Traditional Marketing Analysis – The best and probably most obvious place to start is at the beginning with a traditional marketing foundation. This holds true whether you are simply planning a new product to add to your portfolio (although this is far far easier), or if you are creating a start from scratch strategy for your business. In the creation of a product or business strategy the most elemental formula – from Drucker and Porter – is to follow the R-STP approach (Research, Segmentation, Targeting, Positioning). First, you do your homework on prospective markets with extensive Research – understand the competitive environment, the nominal value chain, growth rates, profitability of incumbents, and assess the competitive forces (see Porter’s 5 Forces). Then, once you sufficiently understand your proposed market, you Segment the market into distinct, but economically meaningful parts. You segment so that your product offerings, marketing, and channels can be tailored to deliver the highest value for the segment and resonate with your customers. While it may seem attractive to attack the whole market, per almost all strategy experts, this leads to disaster (see Geoffrey Moore’s “Crossing the Chasm”, or Kotler’s “On Marketing”). Careful segmentation allows you to understand how different value propositions will appeal to the different segments of your market and how to approach the different segments with optimal offerings, positioning, messaging and channels.
Given this understanding, you should then Target the segment where your business with its capabilities, resources and expertise can have the most impact. Finally, for this targeted segment, you create the Positioning for your business. The positioning helps customers understand your value proposition and is traditionally made up of the 4P’s, Product, Price, Place (distribution), and Promotion. While this may seem elementary, if you have not done this, the more advanced strategic planning tools won’t make much sense.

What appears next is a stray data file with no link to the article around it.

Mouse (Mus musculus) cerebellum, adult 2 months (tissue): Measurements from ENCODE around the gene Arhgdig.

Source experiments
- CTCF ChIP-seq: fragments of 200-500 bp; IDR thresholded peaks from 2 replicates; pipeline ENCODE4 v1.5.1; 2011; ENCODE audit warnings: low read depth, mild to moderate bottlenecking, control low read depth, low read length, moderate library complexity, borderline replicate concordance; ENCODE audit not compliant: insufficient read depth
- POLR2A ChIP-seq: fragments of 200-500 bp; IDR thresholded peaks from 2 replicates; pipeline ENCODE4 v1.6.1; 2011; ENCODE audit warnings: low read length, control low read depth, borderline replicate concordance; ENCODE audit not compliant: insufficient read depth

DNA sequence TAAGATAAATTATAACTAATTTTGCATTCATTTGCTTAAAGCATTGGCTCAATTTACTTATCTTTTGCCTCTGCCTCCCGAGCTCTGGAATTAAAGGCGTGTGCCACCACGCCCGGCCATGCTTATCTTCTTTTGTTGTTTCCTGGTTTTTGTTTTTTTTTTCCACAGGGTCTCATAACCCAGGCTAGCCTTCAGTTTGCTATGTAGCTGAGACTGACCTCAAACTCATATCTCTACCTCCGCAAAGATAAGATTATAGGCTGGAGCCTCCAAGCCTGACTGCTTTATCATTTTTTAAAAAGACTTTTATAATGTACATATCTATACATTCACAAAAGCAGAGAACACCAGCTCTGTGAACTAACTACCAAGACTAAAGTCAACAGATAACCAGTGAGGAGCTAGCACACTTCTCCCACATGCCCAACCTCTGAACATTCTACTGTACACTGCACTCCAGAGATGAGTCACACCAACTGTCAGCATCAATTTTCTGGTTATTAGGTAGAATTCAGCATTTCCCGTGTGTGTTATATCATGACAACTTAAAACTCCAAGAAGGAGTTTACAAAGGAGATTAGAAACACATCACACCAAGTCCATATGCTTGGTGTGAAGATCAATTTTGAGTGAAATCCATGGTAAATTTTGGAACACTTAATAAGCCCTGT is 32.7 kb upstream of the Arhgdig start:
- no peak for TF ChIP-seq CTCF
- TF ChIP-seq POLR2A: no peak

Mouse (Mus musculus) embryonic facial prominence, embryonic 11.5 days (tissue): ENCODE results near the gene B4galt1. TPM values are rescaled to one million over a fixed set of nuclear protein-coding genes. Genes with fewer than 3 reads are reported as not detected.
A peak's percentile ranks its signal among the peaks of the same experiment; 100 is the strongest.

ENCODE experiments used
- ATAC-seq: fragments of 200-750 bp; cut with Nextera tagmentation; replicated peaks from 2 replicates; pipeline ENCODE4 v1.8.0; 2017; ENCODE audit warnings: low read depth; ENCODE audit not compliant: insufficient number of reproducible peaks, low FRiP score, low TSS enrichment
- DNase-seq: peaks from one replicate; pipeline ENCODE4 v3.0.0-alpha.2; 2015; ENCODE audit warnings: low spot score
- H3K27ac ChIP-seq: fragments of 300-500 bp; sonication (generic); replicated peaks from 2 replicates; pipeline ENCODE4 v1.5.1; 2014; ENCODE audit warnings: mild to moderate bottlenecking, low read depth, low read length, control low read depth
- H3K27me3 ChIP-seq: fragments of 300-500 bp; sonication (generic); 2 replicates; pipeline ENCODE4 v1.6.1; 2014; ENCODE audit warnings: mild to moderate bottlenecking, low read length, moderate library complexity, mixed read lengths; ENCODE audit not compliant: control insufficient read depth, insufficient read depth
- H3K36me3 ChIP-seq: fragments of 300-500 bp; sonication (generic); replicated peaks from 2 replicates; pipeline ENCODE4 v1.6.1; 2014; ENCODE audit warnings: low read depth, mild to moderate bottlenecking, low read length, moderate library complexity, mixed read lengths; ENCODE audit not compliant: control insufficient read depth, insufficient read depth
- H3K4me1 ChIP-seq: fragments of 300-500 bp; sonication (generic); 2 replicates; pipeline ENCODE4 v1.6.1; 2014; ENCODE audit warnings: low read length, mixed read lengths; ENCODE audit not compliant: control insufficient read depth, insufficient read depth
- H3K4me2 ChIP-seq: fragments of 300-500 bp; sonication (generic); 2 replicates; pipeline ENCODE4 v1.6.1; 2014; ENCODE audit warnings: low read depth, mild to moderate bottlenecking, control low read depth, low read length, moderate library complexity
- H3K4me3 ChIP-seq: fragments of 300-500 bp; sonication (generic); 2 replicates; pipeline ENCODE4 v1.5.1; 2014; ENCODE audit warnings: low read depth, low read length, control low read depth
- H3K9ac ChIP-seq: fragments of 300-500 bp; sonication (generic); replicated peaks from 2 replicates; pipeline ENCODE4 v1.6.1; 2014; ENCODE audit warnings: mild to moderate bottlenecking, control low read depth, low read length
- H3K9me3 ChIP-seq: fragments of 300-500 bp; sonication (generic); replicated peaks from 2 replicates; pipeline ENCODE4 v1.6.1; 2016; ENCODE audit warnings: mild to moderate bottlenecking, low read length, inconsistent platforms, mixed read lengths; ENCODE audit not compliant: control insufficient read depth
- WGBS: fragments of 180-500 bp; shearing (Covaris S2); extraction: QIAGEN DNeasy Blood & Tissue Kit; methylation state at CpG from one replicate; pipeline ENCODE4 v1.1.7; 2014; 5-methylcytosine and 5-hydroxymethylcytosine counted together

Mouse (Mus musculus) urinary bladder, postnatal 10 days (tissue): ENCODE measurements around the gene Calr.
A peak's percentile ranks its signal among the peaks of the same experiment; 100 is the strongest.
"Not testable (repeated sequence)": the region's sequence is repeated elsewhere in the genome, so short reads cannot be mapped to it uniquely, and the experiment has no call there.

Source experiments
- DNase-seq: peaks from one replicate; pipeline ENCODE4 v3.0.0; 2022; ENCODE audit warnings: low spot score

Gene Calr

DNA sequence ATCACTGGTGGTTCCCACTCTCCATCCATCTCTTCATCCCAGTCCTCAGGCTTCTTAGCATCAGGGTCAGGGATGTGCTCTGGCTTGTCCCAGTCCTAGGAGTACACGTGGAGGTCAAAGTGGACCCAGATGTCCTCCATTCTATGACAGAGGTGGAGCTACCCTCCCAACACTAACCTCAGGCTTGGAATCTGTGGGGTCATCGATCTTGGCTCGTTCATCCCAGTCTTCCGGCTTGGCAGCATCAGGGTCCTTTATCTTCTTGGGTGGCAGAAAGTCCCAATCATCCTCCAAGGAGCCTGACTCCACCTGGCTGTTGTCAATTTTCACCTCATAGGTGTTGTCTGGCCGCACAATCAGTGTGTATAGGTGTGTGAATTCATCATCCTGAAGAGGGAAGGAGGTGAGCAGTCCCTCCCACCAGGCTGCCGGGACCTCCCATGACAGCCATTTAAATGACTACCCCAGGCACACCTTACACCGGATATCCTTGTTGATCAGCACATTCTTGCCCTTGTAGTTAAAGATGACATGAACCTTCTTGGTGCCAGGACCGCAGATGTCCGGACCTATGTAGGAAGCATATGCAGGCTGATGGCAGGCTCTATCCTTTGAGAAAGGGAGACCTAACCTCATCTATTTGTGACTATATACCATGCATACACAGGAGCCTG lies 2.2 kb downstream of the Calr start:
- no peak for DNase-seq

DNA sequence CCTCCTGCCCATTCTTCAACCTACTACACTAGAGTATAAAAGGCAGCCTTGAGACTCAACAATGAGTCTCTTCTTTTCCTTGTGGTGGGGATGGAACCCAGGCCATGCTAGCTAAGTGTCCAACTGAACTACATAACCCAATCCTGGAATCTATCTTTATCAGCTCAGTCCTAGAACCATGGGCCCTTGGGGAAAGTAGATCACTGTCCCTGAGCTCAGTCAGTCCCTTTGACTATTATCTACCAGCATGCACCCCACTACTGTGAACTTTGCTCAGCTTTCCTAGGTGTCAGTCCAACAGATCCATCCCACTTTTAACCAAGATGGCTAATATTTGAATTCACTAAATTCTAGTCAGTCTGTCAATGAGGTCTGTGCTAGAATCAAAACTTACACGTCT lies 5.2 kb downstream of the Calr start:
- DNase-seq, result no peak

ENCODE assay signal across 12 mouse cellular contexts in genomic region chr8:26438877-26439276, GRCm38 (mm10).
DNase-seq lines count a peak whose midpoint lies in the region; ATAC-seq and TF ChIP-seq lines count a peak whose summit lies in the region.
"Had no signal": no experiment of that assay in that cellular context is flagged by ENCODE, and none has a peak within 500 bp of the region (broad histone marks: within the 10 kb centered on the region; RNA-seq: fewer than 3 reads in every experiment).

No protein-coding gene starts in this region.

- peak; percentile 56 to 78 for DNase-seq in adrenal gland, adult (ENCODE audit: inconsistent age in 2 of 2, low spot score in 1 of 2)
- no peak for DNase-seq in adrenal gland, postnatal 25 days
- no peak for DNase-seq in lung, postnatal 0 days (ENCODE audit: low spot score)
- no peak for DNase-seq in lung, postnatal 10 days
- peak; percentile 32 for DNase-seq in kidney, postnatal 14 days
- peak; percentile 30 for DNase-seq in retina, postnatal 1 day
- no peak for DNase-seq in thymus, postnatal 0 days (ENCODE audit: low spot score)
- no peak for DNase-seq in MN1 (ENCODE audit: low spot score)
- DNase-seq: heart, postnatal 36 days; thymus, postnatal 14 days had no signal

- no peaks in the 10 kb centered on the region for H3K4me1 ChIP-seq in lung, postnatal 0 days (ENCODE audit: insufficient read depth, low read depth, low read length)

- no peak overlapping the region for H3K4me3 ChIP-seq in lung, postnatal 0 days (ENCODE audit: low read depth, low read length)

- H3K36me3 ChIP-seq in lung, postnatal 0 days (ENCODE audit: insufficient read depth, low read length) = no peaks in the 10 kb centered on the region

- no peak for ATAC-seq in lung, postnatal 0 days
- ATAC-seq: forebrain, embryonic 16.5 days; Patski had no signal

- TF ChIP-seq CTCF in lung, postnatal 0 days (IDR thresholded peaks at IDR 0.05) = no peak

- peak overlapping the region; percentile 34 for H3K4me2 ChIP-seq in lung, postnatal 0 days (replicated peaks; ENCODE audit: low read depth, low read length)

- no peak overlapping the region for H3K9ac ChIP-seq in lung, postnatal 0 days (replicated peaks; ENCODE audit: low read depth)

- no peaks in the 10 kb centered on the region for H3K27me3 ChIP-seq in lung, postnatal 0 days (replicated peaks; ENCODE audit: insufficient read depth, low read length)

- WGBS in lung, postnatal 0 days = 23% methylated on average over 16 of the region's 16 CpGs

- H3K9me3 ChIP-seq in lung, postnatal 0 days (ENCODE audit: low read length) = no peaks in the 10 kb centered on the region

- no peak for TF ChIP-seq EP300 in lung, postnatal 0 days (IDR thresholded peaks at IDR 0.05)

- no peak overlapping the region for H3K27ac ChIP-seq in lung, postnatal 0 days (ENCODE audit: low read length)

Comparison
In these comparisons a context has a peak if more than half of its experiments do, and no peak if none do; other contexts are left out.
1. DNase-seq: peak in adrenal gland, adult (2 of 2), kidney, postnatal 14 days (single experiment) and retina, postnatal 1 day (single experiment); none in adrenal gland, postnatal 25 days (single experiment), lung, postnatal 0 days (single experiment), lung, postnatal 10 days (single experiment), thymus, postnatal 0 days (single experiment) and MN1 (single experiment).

And there is more “groundwork” to do as well. You must also establish some baseline to build off for your company vision, as well as a basic brand identity so that further strategy work will actually move you in the direction you really want to go. From Vision and Brand perspectives, you need to be clear about who you are trying to be as a company.
To use the high-level framework from Kotler’s “On Marketing”, are you trying to be the leader in innovation and product – the Differentiator? Will you focus on efficient and low cost execution – the Low Cost Leader? Or will you focus on narrowly defined needs and markets – the Nicher? Or, per the “Value Disciplines” version of brand positioning, are you the Product Leader, the Operationally Excellent competitor, or focused on Customer Intimacy? While you should align your plan to strongly identify with one leg of this stool, and be as good as you can be at the other two, trying to be all things to all people is a path to failure and will surely make for a muddy strategy. And, all of this feeds into your Vision and your Brand identity. As you set your strategy, you absolutely must have a clear goal of what you are trying to achieve, and what is your vision for the company. As for setting your vision (and a vision statement), the best advice for vision creation is to align your vision with your passions, aim high, stay aligned with your core expertise, and to be sure that your vision is aligned with what drives your economic engine (how you will make money!).
Now, with the basics behind us, we can look and the other classic strategic planning tools.